If decorative concrete is your passion, you’re probably well aware that training in decorative concrete happens in some unusual places — and that these somewhat unusual places are home to some of the best hands-on training imaginable.
With that said, I’ve got to tell you about a few bone-chilling days I recently spent in the northern township of Boroughbridge, rubbing shoulders with some of England’s better-known contractors. It was the kickoff to Lafarge UK’s Spring 2005 training for decorative concrete professionals.
Leading off Lafarge’s training program were some talented concrete artisans: Jon Anderson and Roger Shroff — product managers for Lafarge UK’s decorative concrete division — as well as Mike Archambault, a long-time friend to many U.S. concrete professionals (and former owner of Arkansas-based Patterned Concrete Industries) who now resides a short distance from Paris. The focus was a demonstration of finishing techniques for concrete surfaces available from Lafarge Decorative Materials, particularly its Bomanite range.
More than 30 contractors and engineers gathered at the Crown Hotel in Boroughbridge, two blocks from a Lafarge ready mix plant. According to Joe Rice-Jones of Done Right Concrete Company, the quality of this training was “smashing.”
“I couldn’t have asked for a better experience,” he said. “I have learned as much in these three days as I could from a mountain of books on the subject.”
Mike and Jon used traditional concrete tools to demonstrate several techniques that helped refine some of the more experienced contractors’ skills while giving younger tradesmen a perspective on concrete finishing. It’s apparent that these European contractors understand the important role that decorative concrete holds in increasing the overall demand for concrete products in Europe.
One facet of this coloring and texturing seminar was a focus on exposed aggregate finishes. Surprising, I suppose, because it was in the ‘70s and ‘80s that aggregate finishes were the rage in many parts of the U.S. However, just like the renewed interest in bellbottom pants and pastel colors, it seems that UK contractors may be on the verge of reigniting our soil with a growth in demand for aggregate finishes.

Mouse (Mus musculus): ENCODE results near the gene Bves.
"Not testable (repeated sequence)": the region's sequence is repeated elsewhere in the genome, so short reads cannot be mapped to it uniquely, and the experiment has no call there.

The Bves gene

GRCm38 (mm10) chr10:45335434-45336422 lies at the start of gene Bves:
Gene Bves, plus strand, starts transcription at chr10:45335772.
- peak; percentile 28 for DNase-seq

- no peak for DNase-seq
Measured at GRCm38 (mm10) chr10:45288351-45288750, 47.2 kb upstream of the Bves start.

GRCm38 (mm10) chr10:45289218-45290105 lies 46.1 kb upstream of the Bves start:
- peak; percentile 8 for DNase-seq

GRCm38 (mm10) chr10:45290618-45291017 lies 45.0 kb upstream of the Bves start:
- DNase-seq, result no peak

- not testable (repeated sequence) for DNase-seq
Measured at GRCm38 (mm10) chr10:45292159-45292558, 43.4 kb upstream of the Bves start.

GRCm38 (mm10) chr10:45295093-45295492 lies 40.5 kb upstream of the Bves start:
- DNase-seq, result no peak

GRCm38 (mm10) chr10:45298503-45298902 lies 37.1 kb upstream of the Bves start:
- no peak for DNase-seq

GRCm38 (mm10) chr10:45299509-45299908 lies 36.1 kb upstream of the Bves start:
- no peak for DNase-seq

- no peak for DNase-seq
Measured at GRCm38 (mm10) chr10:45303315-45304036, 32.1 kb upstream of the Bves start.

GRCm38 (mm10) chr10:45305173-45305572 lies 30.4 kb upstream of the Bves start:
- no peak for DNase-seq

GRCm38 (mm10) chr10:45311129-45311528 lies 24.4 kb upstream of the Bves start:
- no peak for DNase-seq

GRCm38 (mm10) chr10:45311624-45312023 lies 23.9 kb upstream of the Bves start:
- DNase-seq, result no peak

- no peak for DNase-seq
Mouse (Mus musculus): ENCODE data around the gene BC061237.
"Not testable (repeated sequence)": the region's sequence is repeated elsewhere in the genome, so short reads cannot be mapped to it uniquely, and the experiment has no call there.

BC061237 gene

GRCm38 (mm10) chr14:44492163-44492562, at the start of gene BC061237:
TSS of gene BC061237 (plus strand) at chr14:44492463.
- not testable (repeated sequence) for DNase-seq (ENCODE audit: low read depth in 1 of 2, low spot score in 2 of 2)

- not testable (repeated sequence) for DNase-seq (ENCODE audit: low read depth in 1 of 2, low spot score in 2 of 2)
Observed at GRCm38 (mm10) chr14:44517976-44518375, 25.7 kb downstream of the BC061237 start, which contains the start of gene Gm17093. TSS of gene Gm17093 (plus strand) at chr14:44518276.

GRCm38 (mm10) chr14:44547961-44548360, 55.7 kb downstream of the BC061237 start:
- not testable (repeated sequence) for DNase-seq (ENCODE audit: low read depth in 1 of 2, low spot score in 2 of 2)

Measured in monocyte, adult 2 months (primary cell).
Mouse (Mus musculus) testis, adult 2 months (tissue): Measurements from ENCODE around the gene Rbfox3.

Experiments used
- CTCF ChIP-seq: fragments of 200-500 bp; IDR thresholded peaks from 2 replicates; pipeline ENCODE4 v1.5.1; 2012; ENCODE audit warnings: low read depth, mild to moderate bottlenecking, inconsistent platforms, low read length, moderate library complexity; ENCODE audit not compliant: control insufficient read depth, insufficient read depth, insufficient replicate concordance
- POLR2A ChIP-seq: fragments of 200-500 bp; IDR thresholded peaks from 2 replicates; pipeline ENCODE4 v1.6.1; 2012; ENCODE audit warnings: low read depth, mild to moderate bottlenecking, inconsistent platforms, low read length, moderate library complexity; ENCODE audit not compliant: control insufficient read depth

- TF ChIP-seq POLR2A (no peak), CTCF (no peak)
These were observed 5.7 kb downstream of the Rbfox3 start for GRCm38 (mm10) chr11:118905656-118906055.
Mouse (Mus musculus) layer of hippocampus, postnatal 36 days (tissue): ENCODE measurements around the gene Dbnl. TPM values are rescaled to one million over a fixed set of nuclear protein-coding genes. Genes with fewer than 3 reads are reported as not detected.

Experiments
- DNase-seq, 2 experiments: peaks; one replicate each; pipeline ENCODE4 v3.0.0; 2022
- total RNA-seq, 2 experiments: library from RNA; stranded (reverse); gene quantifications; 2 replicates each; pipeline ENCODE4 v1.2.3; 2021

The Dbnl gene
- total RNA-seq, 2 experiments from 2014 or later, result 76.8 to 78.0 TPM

Comparing this seminar to stateside training events, I would have to give Lafarge an “A.” These contractors enjoyed exceptional training and the seminar helped build the essential network of relationships with their supplier and with each other. It’s important to add, if you’ve never gathered with a dozen concrete rogues in an English pub with Tetley’s or Black Sheep on tap, you might give it a try. It’s both comforting and a delightful place to build new relationships and talk shop, along with a few surprisingly similar political views.
According to Lafarge’s Jon Anderson, “A challenge facing English innovators in concrete are the traditional standards Europe is so well loved for. Architectural specifiers and consumers alike still share a tendency toward traditional building materials such as stone and brick. Imprinted concrete is fake!
Undoubtedly, however, these attitudes are changing as concrete’s durability, performance, speed of application, safety and undeniable beauty proves itself time and again.”
I count it a privilege to meet many talented individuals as part of my job, and I am constantly surprised to discover how far people will travel to learn more about decorative concrete. Some of the contractors came from as far away as Holland and even the island of Cypress. It’s good that English is a common language, or the training seminar might have been quietly delivered by people wielding hand tools. Of course, that’s what most of us were focused on anyway.
Words such as experience, leadership, and quality probably best define this event. Coupled with Lafarge’s focus on innovation, customer service and unquenchable desire to excel in every aspect of concrete, this seminar has undoubtedly set new standards for European contractors and architects. After all, the American concrete industry is a shining example of similar standards.